What factors do you consider when making a purchasing decision for your next smartphone, tablet or PC? It’s quite likely that every individual goes through their own unique selection criteria, ranging from price of the device to functionality. However, what are the true deciding factors, and why?
Smartphones are different than tablets and PCs in that they are almost always under a contract and tied to a carrier. On top of this, it is common that OEMs only release certain versions of the smartphone in specific territories or countries. With phones you have to factor in which carrier you prefer, where you have the best phone reception, which is offering the best deals, etc. There is less weight on the hardware and software itself, and more on outside influences of location and carriers. For this reason, I’m not going to focus on smartphones.
Tablets / PCs
Since tablets and PCs are not necessarily tied to a carrier, there is weight put into the hardware and software of the product offerings rather than other criteria. Hence, why we will focus on this particular category. So, what are these most important factors?
Is this a work PC or a fun device to store music on and play with friends? Pricing / value will shake-out of this. You need high processing capability for work, there is premium associated with the best processors. If you are going to be doing a lot of gaming, then processing power is again important, but so are graphics. What your primary use case is for the device will largely influence your purchasing criteria and therefore your willingness to spend.
It seems people are either Apple fanatics or not. If you are, you tend to buy all Apple products, claiming that the simplicity, elegance and ease-of-use are the reasons for your obsession, and therefore you pay the premium for these products. Apple is an amazing company with amazing products and has (at least had) the ability to revolutionize any industry it sought to. If you are not an Apple person, brand loyalty is likely less important on the pareto of purchasing criteria. Another factor here, do you have full authority to make your own selection, or is this a work device paid for by your company? Many companies have IT departments that will only support certain machines.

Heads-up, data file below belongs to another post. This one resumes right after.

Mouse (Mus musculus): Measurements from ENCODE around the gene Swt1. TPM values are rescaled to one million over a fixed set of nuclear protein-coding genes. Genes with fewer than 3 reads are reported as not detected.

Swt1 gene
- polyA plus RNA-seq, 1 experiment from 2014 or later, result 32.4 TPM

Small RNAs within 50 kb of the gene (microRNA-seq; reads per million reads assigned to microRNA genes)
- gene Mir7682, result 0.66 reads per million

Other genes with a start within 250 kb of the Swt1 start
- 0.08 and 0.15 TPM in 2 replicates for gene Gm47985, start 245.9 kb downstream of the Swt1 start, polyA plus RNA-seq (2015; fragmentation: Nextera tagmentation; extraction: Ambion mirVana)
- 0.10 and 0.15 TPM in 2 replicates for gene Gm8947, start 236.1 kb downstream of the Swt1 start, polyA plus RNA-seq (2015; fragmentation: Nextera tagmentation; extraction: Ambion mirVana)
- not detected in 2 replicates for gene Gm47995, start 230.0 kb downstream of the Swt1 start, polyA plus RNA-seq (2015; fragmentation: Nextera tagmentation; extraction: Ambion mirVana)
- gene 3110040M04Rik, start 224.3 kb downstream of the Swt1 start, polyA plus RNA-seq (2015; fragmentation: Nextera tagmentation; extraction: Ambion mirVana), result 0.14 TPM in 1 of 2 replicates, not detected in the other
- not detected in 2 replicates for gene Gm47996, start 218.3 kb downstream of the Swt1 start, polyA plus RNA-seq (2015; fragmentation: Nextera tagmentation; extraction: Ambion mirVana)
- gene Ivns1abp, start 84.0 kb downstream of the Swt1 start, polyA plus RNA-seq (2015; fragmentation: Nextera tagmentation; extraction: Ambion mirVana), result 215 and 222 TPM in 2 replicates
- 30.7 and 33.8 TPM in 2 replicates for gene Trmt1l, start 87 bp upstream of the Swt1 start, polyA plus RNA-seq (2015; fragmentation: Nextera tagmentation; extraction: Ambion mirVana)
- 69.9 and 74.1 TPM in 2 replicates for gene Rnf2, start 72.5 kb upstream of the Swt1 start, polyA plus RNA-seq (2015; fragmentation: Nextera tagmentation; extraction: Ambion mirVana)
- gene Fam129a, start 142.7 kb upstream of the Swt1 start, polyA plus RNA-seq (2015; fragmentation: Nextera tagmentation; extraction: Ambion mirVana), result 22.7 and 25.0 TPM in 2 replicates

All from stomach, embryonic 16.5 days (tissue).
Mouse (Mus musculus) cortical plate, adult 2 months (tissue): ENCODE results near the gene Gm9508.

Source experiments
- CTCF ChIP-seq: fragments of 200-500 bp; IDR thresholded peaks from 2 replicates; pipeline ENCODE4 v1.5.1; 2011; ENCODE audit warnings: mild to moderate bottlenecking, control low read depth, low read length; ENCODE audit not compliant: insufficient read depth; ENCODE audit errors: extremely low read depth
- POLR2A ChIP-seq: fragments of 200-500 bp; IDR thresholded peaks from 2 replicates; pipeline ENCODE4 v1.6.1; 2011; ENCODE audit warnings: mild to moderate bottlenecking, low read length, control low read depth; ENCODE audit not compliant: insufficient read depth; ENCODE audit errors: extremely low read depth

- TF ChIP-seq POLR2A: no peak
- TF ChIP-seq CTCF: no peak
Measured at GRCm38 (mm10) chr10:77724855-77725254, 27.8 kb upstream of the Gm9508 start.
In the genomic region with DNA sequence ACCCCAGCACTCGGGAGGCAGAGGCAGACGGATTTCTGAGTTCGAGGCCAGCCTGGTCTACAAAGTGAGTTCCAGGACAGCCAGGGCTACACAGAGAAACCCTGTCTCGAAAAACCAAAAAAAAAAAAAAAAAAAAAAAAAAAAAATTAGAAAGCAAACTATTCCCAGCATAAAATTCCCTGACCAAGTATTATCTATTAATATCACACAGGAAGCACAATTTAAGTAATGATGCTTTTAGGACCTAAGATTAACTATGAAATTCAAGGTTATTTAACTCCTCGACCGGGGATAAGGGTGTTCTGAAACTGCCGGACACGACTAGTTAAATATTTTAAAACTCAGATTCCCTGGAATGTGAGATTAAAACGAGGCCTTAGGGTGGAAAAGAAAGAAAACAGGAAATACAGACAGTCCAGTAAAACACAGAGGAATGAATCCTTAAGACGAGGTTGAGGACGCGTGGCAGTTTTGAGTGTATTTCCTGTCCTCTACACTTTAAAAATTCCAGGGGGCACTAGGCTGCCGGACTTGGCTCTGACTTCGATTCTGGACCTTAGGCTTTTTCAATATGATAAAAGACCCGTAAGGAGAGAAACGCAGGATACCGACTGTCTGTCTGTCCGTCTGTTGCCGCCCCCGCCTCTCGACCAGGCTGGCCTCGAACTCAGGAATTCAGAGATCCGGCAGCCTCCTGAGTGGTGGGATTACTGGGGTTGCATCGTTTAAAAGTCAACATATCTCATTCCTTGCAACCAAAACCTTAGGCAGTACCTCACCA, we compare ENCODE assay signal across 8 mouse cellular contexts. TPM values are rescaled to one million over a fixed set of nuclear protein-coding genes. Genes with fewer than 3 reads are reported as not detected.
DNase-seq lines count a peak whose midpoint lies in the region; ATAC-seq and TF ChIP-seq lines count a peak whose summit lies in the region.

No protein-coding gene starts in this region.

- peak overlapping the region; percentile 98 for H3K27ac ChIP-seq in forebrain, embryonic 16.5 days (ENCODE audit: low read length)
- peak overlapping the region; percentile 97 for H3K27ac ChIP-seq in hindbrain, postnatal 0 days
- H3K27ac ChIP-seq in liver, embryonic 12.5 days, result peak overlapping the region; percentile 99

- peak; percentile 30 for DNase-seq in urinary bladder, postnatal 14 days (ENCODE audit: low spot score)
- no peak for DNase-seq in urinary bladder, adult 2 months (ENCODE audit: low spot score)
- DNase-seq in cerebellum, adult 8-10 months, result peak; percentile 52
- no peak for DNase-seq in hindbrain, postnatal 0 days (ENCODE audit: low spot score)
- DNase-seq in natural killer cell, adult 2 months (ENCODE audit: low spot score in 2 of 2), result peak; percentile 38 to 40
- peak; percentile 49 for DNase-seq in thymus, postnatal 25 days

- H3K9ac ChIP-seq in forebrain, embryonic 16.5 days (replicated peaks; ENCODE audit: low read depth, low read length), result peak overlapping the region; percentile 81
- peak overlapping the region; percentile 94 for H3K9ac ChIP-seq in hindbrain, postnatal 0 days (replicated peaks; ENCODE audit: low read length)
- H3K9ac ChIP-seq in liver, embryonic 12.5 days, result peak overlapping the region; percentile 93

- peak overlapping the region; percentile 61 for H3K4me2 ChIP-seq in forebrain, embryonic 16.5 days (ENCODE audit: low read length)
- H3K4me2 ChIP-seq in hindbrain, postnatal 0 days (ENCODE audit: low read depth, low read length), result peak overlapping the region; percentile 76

No matter who we are everyone wants to feel like they are getting a good value associated with every purchase. This is as much a psychological topic as a hardware one. The story of a person sitting at in an air-conditioned home vs. a person crawling through a dessert, who do you think values a bottle of water more? Same idea, the traveler sitting on a plane for 12-hours with no movies playing vs. a person sitting in front of their TV, who do you think values a tablet more? The person whom is provided a PC for their work, vs. someone whom has to purchase one on their own? This criterion melds with the previous criterion in functionality.
Operating System (OS)
Let’s focus on PCs and tablets separately for this discussion. In terms of PCs, you primarily are on Windows or iOS — iOS if you are using Apple, and every other PC OEM is mostly running Windows. This is starting to fragment some with the introduction of Google Chrome, Linux, and many others, but the lion’s share in PCs is still between iOS and Windows.
For tablets, it’s a bit more skewed. Again, Apple iPad users are on iOS, but Android still has the largest overall OS share (smartphone / tablet / PC) with 48% (1.2B devices in 2014). With it being an open-sourced OS it invites all the OEMs to utilize it very easy. From a user’s perspective it has become very familiar and easy to use. Windows with their introduction of Win8 in October 2012 has been slowly gaining market share.
But when it is all said and done, do the users really care about which OS? Or, is the OS more connected to the functionality — in other words, when a user makes a purchase for a work PC, it just comes with Windows?
How heavy is the device? What screen size does it have? Is it a convertible, 2-in-1, or rotating screen device? The form factor again will be most influenced by the user’s primary use-case. If you are getting a computer for work, but you have to travel a lot, you definitely aren’t going to get a desktop. And on-top of that, you will want the lightest possible device you can get so you don’t have to lug around a heavy brick everywhere, but yet that still meets your processing needs. Depending on your supplementary use-cases, you might be inclined to get a 2-in-1 in that situation. Form factor is definitely a consideration, but tied to use case.
Being able to go to the app store and download the latest and greatest apps that everyone is talking about is a big deal. Apps are what make our devices more functional and important today than ever before. But different OSs have different quantities and qualities of apps available. Apple is leading this charge, then Android, and lastly Windows. Almost all developers were at least starting with iOS, apps first version available usually on iOS, followed by Android.
Catchy, fun, relative, and helpful advertisements are always good, but it should make less implication on decision criteria other than communicating the information associated with the previously discussed decision pareto.
Intended functionality / use case is likely the most important criteria, even including brand seems to fall out of this. This is definitely a topic that has far more breadth!